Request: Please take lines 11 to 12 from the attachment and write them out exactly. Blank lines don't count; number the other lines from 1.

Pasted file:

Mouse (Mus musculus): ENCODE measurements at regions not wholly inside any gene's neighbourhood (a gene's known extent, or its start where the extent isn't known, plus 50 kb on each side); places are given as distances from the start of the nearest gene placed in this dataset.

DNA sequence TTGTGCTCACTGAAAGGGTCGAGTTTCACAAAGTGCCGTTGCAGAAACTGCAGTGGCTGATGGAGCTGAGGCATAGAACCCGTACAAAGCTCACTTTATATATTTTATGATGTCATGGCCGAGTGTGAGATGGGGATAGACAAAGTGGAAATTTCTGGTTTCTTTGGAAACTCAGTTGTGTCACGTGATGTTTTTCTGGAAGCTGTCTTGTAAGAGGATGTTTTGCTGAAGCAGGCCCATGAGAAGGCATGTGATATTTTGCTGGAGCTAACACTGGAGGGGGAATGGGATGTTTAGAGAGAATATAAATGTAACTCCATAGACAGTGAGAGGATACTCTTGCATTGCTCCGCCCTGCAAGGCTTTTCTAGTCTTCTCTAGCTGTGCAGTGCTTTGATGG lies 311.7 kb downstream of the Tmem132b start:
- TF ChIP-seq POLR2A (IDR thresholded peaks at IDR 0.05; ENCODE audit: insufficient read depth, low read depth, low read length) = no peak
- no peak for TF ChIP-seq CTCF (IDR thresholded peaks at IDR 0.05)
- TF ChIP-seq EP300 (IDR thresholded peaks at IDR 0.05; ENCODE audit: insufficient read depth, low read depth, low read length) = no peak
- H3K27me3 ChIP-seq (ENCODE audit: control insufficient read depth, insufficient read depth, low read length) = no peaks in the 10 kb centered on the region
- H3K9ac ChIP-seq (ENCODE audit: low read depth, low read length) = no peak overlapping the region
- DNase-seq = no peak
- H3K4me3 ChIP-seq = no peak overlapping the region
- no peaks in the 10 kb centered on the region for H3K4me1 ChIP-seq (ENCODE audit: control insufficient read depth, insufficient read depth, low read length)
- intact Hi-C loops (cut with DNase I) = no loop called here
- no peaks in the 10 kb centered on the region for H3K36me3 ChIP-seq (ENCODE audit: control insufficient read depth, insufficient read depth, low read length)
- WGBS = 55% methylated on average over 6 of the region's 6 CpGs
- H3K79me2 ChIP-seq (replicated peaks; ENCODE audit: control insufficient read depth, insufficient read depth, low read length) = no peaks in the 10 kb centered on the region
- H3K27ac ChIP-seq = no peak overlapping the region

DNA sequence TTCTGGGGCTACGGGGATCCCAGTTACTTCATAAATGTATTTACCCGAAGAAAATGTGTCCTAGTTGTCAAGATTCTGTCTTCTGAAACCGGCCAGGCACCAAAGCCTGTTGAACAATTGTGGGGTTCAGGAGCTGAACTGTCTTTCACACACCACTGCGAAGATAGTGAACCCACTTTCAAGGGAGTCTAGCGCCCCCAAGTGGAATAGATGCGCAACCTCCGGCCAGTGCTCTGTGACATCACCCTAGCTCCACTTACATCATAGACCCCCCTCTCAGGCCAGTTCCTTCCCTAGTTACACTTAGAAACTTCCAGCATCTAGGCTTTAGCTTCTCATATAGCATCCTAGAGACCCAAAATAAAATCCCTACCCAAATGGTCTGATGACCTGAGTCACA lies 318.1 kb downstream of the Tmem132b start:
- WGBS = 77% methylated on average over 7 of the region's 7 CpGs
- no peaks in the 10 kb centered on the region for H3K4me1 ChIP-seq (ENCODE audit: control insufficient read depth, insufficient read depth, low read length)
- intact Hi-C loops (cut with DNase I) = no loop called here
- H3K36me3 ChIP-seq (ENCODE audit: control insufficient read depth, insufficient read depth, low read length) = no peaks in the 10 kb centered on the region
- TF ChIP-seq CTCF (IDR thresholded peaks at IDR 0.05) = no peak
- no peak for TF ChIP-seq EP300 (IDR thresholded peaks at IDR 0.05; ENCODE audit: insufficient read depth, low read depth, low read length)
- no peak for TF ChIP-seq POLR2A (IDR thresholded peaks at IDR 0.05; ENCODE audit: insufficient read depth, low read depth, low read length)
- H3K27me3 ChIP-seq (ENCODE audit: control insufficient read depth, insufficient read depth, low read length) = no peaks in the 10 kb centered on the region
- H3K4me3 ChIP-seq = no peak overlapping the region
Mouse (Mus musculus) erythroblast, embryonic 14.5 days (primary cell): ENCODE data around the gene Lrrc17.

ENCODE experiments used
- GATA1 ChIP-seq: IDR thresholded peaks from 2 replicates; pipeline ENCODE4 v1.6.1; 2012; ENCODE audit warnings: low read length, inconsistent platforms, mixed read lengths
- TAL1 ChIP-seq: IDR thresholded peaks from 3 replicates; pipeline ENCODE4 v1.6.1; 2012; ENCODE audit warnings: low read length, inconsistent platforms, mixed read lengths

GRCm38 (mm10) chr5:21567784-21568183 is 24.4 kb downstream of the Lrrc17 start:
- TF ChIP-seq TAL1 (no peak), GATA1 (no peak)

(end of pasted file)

- intact Hi-C loops (cut with DNase I) = no loop called here
- no peaks in the 10 kb centered on the region for H3K36me3 ChIP-seq (ENCODE audit: control insufficient read depth, insufficient read depth, low read length)